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January 3, 1925


JAMA. 1925;84(1):39-40. doi:10.1001/jama.1925.02660270043016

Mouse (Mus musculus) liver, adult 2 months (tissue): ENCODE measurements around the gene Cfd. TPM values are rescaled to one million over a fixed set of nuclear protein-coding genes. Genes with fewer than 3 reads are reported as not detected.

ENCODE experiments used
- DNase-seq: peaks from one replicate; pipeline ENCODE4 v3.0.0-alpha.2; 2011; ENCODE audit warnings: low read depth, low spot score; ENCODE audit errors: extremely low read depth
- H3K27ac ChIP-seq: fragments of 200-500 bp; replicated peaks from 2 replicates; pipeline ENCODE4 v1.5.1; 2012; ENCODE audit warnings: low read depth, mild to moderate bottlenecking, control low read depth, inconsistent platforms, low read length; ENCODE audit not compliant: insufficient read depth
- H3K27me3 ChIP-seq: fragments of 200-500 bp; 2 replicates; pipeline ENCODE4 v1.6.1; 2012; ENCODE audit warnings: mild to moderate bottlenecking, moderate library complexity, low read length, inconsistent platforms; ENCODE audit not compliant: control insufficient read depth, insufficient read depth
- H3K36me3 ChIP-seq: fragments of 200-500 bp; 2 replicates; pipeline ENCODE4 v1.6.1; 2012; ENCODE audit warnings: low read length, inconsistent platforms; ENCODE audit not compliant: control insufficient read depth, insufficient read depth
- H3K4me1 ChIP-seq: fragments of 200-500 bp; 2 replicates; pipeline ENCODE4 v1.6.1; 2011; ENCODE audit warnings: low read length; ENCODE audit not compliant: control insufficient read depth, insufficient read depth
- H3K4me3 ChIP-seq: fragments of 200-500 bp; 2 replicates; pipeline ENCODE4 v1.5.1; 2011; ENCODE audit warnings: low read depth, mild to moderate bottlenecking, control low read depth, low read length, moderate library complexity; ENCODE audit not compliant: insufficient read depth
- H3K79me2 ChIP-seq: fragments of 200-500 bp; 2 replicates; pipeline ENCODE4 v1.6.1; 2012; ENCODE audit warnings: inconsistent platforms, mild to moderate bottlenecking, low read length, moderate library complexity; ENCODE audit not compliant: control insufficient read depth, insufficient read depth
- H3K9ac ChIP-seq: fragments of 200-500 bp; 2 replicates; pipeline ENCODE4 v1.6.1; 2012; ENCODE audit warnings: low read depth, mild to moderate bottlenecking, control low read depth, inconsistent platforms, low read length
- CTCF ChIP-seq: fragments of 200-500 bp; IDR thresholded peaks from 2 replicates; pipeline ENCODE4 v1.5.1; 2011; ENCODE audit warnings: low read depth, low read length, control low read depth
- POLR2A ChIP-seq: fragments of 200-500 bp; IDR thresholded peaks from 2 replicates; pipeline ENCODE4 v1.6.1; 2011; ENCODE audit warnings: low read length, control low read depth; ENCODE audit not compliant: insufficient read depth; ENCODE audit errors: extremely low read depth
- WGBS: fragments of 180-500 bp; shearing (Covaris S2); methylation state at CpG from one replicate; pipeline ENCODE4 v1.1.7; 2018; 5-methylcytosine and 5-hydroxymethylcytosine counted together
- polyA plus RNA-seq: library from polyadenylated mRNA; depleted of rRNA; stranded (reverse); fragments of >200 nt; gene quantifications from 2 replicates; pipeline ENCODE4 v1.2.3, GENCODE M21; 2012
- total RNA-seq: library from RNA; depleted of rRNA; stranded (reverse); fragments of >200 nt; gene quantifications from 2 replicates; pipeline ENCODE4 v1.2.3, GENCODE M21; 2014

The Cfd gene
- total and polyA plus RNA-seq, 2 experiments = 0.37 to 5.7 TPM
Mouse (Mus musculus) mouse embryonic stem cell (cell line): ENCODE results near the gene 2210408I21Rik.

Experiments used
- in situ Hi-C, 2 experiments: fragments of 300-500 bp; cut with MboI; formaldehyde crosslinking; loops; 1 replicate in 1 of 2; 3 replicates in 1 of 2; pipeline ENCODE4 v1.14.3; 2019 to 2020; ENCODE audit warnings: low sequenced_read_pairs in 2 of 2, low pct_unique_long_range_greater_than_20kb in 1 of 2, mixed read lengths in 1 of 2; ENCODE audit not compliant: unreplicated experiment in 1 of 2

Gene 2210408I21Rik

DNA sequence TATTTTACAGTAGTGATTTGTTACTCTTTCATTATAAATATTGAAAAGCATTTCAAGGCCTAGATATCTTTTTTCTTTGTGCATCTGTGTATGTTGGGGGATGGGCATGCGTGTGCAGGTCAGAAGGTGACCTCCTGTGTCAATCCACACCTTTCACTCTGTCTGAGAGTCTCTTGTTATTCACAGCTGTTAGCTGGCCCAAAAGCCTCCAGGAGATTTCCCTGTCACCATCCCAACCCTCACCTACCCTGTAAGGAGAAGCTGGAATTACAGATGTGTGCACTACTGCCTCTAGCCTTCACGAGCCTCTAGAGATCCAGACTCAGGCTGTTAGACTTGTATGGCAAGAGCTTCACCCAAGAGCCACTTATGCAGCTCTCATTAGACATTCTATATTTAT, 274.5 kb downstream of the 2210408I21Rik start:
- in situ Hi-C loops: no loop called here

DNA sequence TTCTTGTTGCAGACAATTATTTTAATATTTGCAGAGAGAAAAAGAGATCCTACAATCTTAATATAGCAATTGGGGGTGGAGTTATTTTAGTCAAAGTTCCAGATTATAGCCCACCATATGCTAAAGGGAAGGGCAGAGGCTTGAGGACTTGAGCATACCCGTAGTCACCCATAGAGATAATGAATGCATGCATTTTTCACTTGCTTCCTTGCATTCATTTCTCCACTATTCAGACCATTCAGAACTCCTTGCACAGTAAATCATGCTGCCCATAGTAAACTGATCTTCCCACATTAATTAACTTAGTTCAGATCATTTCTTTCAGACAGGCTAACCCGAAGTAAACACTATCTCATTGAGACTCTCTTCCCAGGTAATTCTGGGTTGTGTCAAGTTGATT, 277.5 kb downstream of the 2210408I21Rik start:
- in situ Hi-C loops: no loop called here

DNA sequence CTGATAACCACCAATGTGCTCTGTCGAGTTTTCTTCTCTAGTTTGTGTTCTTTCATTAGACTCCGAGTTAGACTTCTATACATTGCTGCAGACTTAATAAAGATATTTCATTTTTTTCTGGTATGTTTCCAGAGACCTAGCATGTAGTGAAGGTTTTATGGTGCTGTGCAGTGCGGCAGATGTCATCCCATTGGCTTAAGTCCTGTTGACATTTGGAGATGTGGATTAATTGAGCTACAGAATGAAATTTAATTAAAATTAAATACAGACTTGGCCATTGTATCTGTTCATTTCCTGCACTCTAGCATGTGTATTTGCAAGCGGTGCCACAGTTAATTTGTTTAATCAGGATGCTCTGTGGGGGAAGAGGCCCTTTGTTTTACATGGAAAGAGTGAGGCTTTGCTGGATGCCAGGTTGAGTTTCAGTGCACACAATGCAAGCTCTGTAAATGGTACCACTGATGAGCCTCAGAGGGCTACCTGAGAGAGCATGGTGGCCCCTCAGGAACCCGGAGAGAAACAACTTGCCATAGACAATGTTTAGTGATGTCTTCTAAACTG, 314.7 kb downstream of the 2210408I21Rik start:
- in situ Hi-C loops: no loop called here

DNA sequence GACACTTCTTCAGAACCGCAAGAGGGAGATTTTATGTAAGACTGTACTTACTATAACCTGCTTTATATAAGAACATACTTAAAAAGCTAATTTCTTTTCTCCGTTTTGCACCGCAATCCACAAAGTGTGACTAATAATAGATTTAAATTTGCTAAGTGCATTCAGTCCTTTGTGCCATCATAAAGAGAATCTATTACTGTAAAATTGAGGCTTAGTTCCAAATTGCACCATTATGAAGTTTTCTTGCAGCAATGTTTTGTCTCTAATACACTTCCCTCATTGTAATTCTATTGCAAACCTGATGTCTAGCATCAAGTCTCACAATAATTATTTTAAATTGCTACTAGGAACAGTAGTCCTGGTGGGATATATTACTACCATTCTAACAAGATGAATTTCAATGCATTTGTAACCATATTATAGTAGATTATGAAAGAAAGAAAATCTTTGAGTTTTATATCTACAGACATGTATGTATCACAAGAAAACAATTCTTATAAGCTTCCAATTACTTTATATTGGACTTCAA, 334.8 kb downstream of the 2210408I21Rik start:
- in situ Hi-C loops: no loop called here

The assumption by d'Herelle 1 of an ultramicroscopic filtrable parasite, Bacteriophagum intestinale, as the cause of the "clearing" or lysis of certain bacterial cultures after their inoculation with seemingly sterile filtrates of dysentery stools has been a special stimulus to the study of this reaction. Articles under such titles as bacteriolysants, transmissible lysin, the d'Herelle or the Twort-d'Herelle phenomenon, and the bacteriophage have since described lytic reactions obtained not only from filtrates of stools, but also from river water, pus, urine, exudates and tissue extracts, old cultures, normal cultures or their sensitive variants, and other sources. The staphylococcus and other organisms as well as the members of the typhoid-dysentery-coli group have been found susceptible to lysis with a variable degree of specificity and with the occurrence in each group of resistant strains. Many investigators find no evidence for a living bacteriophage, yet none can state that the theory is actually

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